|District 1||Kai Kahele||Incumbent||D||N||1||Although there are certain aspects of our stateʻs constitution I would like to see amended, I do not believe having a constitutional convention at this time is necessary. If there is something in the constitution that needs to be changed it can be changed by the Legislature through meaningful legislation, a majority vote, a signature by the governor and a constitutional amendment ratification on the ballot by the voting electorate.|
|District 1||Kimberly Arianoff||L|
|District 3||Brenda Ford||D||Y||5||I support a state constitutional convention. My response goes back to question No. 2. When the Legislature refuses to pass laws that the people want, disregards issues that even legislators try to get passed, and refuses to have a statewide citizens initiative process, it is time for a constitutional convention. Additionally, nominees to represent the various areas of the state need to be elected by ballot. This issue could be put on the 2020 ballot to save money.|
|District 3||Dru Kanuha||D||Y||5||Yes. We have not had a constitutional convention since 1978 – six years before I was born. Hawaii today is much different than Hawaii in 1978, yet we still face many of the same challenges that we faced in 1978.|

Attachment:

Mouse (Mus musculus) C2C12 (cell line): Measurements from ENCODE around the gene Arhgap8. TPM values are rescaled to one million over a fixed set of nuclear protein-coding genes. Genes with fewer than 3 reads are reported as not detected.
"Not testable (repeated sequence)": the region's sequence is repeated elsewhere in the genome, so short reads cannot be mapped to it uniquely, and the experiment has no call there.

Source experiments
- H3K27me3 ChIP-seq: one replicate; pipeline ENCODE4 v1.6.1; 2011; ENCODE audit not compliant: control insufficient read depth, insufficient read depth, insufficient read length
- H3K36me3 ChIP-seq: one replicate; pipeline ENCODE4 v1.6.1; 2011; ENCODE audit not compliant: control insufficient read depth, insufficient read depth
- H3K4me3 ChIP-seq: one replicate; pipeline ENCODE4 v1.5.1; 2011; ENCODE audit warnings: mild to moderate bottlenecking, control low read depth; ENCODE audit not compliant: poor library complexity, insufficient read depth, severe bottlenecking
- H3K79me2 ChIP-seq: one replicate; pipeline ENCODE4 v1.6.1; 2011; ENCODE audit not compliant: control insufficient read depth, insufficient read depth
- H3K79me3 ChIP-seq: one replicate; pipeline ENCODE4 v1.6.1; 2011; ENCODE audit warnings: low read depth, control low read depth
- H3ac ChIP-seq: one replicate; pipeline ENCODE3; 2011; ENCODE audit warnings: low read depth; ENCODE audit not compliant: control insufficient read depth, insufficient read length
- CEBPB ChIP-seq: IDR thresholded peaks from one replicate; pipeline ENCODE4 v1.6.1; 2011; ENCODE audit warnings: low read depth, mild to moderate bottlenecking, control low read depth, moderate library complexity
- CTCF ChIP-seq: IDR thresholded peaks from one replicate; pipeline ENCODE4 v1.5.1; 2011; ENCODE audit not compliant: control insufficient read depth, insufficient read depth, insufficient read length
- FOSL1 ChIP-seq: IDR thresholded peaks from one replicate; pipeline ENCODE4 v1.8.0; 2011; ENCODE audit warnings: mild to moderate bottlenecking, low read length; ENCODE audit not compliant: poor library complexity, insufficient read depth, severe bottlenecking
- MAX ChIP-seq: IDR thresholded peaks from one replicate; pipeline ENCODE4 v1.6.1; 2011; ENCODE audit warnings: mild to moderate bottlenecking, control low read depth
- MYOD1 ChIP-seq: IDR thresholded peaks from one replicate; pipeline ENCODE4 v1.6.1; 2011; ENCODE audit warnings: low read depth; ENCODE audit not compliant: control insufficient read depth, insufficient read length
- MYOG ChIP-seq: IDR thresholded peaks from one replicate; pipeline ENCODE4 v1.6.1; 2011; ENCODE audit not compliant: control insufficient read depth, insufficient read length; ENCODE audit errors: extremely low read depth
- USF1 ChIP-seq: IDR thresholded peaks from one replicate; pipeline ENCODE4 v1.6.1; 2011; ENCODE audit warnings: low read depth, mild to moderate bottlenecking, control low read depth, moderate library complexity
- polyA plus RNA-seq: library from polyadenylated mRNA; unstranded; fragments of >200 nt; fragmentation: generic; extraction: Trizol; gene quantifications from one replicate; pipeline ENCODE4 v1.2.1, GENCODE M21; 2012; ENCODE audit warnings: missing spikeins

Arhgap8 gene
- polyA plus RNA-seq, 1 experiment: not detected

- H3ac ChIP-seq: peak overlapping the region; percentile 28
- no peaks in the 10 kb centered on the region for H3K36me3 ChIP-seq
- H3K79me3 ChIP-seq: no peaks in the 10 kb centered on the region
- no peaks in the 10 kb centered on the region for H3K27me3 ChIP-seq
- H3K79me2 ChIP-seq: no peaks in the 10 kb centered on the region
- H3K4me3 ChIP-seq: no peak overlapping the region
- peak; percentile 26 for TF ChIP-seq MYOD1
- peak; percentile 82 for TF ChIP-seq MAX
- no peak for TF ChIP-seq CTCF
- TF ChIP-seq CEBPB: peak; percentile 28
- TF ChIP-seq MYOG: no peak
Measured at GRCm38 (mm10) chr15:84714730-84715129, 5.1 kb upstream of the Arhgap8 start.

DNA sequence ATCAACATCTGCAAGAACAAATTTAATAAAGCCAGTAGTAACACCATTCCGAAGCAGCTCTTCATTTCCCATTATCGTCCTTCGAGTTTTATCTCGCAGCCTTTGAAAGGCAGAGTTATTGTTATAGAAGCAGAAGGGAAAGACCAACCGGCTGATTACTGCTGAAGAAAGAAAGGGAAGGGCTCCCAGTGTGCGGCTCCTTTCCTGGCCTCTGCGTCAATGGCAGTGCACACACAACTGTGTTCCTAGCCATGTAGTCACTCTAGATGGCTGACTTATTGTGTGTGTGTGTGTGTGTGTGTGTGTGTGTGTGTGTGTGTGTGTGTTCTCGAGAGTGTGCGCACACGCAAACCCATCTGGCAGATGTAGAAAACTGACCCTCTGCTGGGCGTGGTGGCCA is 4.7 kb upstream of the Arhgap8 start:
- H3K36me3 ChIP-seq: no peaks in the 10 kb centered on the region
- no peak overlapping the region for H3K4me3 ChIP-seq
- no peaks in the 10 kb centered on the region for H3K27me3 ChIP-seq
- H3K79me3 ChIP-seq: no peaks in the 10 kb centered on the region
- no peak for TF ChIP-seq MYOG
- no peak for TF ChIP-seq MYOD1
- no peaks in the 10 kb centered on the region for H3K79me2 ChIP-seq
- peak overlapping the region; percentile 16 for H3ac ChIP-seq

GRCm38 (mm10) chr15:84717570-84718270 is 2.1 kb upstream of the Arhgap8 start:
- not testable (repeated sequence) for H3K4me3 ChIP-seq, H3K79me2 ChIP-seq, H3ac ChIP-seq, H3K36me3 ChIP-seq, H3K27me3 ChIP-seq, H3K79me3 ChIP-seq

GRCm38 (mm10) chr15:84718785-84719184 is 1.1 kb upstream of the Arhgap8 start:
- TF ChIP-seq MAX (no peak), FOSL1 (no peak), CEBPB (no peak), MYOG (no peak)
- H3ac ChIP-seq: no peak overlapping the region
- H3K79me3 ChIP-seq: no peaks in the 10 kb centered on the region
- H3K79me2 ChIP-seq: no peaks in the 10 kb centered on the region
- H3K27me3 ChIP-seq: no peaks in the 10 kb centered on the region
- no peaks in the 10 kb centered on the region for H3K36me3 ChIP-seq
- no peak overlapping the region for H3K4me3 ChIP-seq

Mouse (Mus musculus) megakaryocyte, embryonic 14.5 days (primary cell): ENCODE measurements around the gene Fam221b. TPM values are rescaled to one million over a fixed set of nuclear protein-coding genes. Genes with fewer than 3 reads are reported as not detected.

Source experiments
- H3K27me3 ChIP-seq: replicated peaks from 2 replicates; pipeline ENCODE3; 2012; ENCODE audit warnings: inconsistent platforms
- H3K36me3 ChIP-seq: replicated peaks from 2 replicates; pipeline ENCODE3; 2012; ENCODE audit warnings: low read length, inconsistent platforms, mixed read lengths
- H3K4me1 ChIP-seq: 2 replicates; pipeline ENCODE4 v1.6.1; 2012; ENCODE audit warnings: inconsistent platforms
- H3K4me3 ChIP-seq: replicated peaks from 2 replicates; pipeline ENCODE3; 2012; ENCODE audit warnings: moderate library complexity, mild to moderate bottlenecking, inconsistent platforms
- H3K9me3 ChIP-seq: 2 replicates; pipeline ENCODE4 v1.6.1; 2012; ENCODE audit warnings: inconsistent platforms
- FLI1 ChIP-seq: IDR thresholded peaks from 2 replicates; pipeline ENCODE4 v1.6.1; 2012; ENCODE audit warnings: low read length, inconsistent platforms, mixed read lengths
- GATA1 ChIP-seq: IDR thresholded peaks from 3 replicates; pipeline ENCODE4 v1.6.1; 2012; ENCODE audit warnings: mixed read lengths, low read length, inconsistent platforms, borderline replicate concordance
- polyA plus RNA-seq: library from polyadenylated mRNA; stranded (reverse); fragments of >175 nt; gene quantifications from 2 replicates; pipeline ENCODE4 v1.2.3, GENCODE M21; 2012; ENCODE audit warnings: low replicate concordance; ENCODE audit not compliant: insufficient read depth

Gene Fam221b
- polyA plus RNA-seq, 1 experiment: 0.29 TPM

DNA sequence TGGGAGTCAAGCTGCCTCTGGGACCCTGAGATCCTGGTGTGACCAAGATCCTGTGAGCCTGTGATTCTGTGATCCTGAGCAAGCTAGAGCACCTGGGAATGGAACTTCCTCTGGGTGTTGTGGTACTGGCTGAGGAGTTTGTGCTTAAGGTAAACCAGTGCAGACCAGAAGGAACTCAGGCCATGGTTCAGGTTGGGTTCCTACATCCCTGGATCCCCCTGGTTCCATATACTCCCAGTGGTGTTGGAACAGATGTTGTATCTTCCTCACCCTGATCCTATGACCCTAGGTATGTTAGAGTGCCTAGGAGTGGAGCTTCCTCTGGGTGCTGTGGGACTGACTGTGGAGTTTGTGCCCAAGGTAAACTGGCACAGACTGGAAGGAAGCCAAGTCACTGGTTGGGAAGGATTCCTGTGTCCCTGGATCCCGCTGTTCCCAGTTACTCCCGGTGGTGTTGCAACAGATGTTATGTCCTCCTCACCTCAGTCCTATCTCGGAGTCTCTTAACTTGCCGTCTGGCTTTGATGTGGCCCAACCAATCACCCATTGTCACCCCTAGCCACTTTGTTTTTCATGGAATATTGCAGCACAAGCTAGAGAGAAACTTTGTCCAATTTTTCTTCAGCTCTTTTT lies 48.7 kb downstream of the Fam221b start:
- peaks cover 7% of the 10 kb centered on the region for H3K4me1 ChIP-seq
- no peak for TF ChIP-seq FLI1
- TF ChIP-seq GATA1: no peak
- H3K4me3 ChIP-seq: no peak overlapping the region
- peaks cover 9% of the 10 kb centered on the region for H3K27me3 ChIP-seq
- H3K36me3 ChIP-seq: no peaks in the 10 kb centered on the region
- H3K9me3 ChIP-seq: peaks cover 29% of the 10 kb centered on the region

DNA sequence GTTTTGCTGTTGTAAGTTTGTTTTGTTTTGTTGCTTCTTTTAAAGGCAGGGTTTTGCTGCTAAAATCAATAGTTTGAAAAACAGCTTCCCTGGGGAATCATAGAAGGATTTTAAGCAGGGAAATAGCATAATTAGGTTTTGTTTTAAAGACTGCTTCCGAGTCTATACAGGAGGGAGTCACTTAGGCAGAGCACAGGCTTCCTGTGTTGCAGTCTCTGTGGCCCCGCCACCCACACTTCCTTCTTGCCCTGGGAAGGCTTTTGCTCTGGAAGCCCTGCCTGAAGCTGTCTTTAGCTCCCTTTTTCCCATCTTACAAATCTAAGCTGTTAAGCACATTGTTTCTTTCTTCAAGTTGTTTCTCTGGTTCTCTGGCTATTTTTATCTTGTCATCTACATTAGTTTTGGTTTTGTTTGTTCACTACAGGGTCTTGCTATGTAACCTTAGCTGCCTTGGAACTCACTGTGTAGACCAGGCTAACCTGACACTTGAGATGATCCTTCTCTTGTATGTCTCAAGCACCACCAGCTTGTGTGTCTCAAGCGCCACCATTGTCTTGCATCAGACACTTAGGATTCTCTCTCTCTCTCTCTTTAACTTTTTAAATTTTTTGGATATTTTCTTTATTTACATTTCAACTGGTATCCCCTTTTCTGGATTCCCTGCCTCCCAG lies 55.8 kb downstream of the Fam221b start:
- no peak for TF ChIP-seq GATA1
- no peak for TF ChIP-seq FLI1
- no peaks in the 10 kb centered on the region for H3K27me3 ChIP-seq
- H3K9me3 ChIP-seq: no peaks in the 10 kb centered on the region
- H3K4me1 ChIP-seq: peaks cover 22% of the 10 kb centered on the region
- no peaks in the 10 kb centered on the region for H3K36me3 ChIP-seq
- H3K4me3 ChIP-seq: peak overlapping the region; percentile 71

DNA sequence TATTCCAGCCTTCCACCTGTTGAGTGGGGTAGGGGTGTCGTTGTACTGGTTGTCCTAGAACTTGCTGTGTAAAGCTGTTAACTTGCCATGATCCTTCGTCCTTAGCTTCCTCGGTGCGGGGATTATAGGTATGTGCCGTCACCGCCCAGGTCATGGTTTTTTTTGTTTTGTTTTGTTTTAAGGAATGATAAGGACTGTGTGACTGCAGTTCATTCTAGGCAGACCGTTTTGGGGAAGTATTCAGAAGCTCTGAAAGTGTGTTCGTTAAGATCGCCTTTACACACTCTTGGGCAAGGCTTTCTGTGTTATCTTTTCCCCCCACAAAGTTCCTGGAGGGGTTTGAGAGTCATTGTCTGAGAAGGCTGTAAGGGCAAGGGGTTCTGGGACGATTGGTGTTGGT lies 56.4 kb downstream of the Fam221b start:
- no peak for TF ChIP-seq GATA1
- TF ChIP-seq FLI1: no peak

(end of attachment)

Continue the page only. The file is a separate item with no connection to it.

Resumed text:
|District 3||Michael Last||L||Y||4||Yes, but open to all interested persons, not just the Legislature.|
|District 4||Lorraine Inouye||Incumbent||D|
|District 4||Heather Kimball||D||N||1||Our constitution should be considered a living document that needs to be adjusted to reflect changing times, changing needs and changing technology. However, I prefer to do this through a robust amendment process than through a constitutional convention. Our current constitution provides protections for workers’ rights, Native Hawaiians and the environment that could all be threatened if moneyed interests were to get involved in the delegate election process.
It is up to the voters to decide if we will engage in a constitutional convention. If it passes, I will be active in ensuring my constituents are informed and in supporting delegates who share the values of our community.